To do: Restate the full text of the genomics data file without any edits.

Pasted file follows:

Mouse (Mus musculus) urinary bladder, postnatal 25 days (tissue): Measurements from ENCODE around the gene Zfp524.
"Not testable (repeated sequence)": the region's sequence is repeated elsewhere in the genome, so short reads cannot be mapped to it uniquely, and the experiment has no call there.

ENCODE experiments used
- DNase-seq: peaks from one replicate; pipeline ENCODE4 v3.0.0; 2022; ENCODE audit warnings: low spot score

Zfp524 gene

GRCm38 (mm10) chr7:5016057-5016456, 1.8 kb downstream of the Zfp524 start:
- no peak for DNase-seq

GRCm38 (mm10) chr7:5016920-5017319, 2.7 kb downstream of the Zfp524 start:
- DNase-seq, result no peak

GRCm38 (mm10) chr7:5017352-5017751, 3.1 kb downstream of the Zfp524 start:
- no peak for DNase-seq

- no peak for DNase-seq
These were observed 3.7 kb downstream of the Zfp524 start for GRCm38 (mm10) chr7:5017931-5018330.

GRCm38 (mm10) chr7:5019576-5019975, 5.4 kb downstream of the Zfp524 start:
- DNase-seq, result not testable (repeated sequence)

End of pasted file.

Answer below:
Mouse (Mus musculus) urinary bladder, postnatal 25 days (tissue): Measurements from ENCODE around the gene Zfp524.
"Not testable (repeated sequence)": the region's sequence is repeated elsewhere in the genome, so short reads cannot be mapped to it uniquely, and the experiment has no call there.

ENCODE experiments used
- DNase-seq: peaks from one replicate; pipeline ENCODE4 v3.0.0; 2022; ENCODE audit warnings: low spot score

Zfp524 gene

GRCm38 (mm10) chr7:5016057-5016456, 1.8 kb downstream of the Zfp524 start:
- no peak for DNase-seq

GRCm38 (mm10) chr7:5016920-5017319, 2.7 kb downstream of the Zfp524 start:
- DNase-seq, result no peak

GRCm38 (mm10) chr7:5017352-5017751, 3.1 kb downstream of the Zfp524 start:
- no peak for DNase-seq

- no peak for DNase-seq
These were observed 3.7 kb downstream of the Zfp524 start for GRCm38 (mm10) chr7:5017931-5018330.

GRCm38 (mm10) chr7:5019576-5019975, 5.4 kb downstream of the Zfp524 start:
- DNase-seq, result not testable (repeated sequence)